Cyber4Sight foresees several potential new attack types involving printers. Some may mirror recent IoT attacks that have compromised Internet-connected devices at scale. Others may exploit the large number of functions that available in these devices to wreak havoc in corporate environments.
Cryptomining—As ransomware decreases and cryptocurrency miners rise in popularity, someone will likely attempt to infect the massive numbers of insecure web-connected printers to mine cryptocurrency.
Document Theft—Adversaries could devise new data-stealing botnets that specifically target insecure printers. Such attacks might insert malware onto printers that either exfiltrate all print jobs or only ones containing certain words or patterns (e.g., Social Security numbers). Such attacks would be of interest to criminals and state-linked actors alike.
Initial Network Point of Entry—Adversaries could exploit printers as points of entry before moving laterally within networks, enabling all manner of actions once inside, from data theft to destruction.
Document Modification—Adversaries could modify the content of document as they’re being printed. If a shipping label printer were attacked, for example, merchandise could be rerouted to new mailing addresses, enabling theft.
Email Attacks—Fraudulent email messages posing as documents sent from printers are already commonplace, but attackers could improve on their methods by using multifuctional printers to send fraudulent messages via legitimate, internal email accounts. This type of attack could be include distributing malware as document attachments or even business email compromise (BEC) fraud.
In a broader sense, the modern printer is yet another example of the growing ubiquity of IoT devices in corporate and personal environments, and the baseline of threats come along with it. Being aware of the potential security risks to multifunctional printers is the first step in creating a more secure corporate environment.
 " Print security: An imperative in the IoT era," Quocira, January 2017, accessed June 29, 2018, https://www.ysoft.com/getattachment/fbbaf885-6427-4210-88c5-dc147d7d5230/Quocirca-Print-Security-Report-2017.aspx.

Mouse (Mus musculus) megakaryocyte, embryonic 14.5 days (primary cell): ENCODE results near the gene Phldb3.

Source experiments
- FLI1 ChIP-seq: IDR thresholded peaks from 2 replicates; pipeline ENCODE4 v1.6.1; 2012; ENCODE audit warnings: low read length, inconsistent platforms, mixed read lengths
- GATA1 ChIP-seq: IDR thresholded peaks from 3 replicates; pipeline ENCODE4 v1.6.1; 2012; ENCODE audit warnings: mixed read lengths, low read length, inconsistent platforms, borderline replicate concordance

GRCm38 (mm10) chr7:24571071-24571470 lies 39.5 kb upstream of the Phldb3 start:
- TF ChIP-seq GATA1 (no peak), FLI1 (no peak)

Sudarshan Varadhan, "India bank hack 'similar' to $81 million Bangladesh central bank heist," Reuters, 19 February 2018, accessed 6 March 2018, hxxps://www.reuters.com/article/us-city-union-bank-swift/india-bank-hack-similar-to-81-million-bangladesh-central-bank-heist-idUSKCN1G319K
 " Thousands of Printers "Hacked" to Spew Anti-Semitic Flyers," SecurityWeek, March 29, 2016, accessed June 29, 2018, https://www.securityweek.com/thousands-printers-hacked-spew-anti-semitic-fliers
 "Digital Photocopiers Loaded With Secrets," CBS News, April 19, 2010, accessed June 29, 2018, https://www.cbsnews.com/news/digital-photocopiers-loaded-with-secrets/
 "Photocopier Error Costs $1.2 Million in HIPAA Breach Fines," HIPPA Journal, April 25, 2013, accessed August 15, 2018, https://www.hipaajournal.com/photocopier-error-costs-1-2-million-hipaa-breach-fines/.
 Eyal Itkin and Yaniv Balmas, "Faxploit: Sending Fax Back to the Dark Ages," Check Point, August 12, 2018, accessed August 14, 2018, https://research.checkpoint.com/sending-fax-back-to-the-dark-ages; " Faxploit: Breaking the Unthinkable," Check Point, August 12, 2018, accessed August 14, 2018, https://blog.checkpoint.com/2018/08/12/faxploit-hp-printer-fax-exploit/#qa.
 Sean Gallagher, "“Funtenna” software hack turns a laser printer into a covert radio," Ars Technica, August 6, 2015, accessed August 20, 2018, https://arstechnica.com/information-technology/2015/08/funtenna-8oftware-hack-turns-a-laser-printer-into-a-covert-radio/.
 Kim Zetter, "HACKERS CAN REMOTELY SET ABLAZE HP PRINTERS, RESEARCHERS SAY," Wired, November 29, 2011, accessed June 29, 2018, https://www.wired.com/2011/11/hp-printer-hack/.
 Kaspersky Lab, "Ransomware and malicious crypto miners in 2016-2018," SecureList, June 27, 2018, accessed June 29, 2018, https://securelist.com/ransomware-and-malicious-crypto-miners-in-2016-2018/86238/